In The Black Swan, Nassim Nicholas Taleb wrote on the highly improbable and unpredictable events that underlie almost everything about our world. In Antifragile, Taleb aims to stand uncertainty on its head, making it desirable, even necessary. Steve Fuller comments on the applicability of Taleb’s work to academia and discusses just how ‘fragile’ the academic way of being has become.
Antifragile: How to Live in a World We Don’t Understand. Nassim Nicholas Taleb. Allen Lane. November 2012.
Antifragile is the most inspiring work that I have read in a long time. It provides a comprehensive rational basis for the Nietzschean maxim, ‘What doesn’t kill me makes me stronger’, which is the essence of the ‘antifragile’ world-view. Taleb generalises the lesson that he first taught concerning ‘black swans’, namely, those highly improbable events that when they happen end up producing a step change in the course of history. Taleb’s deep insight involved a radical dismissal of those who claim in retrospect that they nearly predicted such events and think they ‘learn’ by improving their capacity to predict ‘similar events’ in the future. Such people, who constitute an unhealthy proportion of pundits in the financial sector (but also a large part of the social science community), are captive to a hindsight illusion that leads them to confuse explanation with prediction. The lesson they should learn is that prediction of extreme events is always a mug’s game. Rather, what matters is coming out stronger regardless of how one’s future predictions turn out.
The book is brimming with arguments, evidence and stories that are designed to appeal to a broad range of constituencies – from spreadsheet readers to Biblical exegetes. Some reviewers have complained that the book should have been edited down from its sprawling 500-page length. I do not share this view because the antifragile world-view is quite elusive as a fully developed intellectual proposition. It needs to be articulated at several registers, without the expectation that any particular reader will find all of them equally persuasive (or, for that matter, comprehensible); hence, the book’s bagginess. After all, it is by no means obvious how to translate the intuitive appeal of Nietzsche’s maxim into a strategy for conducting one’s life — let alone for making money, which has been the main source of Taleb’s mystique. (He had been a Wall Street trader who capitalised on market disasters.) In fact, Nietzsche’s maxim is often interpreted as a personalised version of the ‘survival of the fittest’ principle, which would imply that being ‘stronger’ is no more than a post hoc gloss on the mere fact that you have not been killed – in this case, by Mother Nature. Nevertheless, Taleb insists that an acceptance of Nietzsche’s maxim still allows us to be smarter than this rationalisation supposes. But how exactly?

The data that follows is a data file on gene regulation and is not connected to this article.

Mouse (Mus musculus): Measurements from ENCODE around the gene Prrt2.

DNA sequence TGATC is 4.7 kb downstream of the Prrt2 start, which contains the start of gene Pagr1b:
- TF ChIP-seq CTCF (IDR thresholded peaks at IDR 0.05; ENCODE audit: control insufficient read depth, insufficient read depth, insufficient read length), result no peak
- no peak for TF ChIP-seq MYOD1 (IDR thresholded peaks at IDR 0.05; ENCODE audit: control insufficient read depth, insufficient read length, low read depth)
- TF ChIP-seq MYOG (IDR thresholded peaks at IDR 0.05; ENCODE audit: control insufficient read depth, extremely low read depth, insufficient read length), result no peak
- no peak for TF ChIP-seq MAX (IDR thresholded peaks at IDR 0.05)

In Taleb’s presentation, antifragility belongs to a tripartite distinction in world-views, roughly defined in terms of how one deals with error or unwanted situations more generally. The ‘fragile’ agent is one who needs to control the environment in order to maintain its normal condition. A slight shift in the environment can result in devastating consequences. In contrast, the ‘robust’ agent maintains its normal condition in response to changes in the environment. But an ‘antifragile’ agent always maintains or improves its current condition as the environment changes, without any preordained sense of normality. A sense of the difference between a ‘robust’ and an ‘antifragile’ agent is captured by, on the one hand, a gambler who is simply concerned with always being able to return to the casino no matter how his bets turn out and, on the other, a gambler who always bets so that his losses can never outpace his wins, which generally means placing a somewhat larger than expected bet on improbable events and a somewhat smaller than expected bet on probable ones. The robust gambler does it as a hobby, the antifragile one does it to make a living.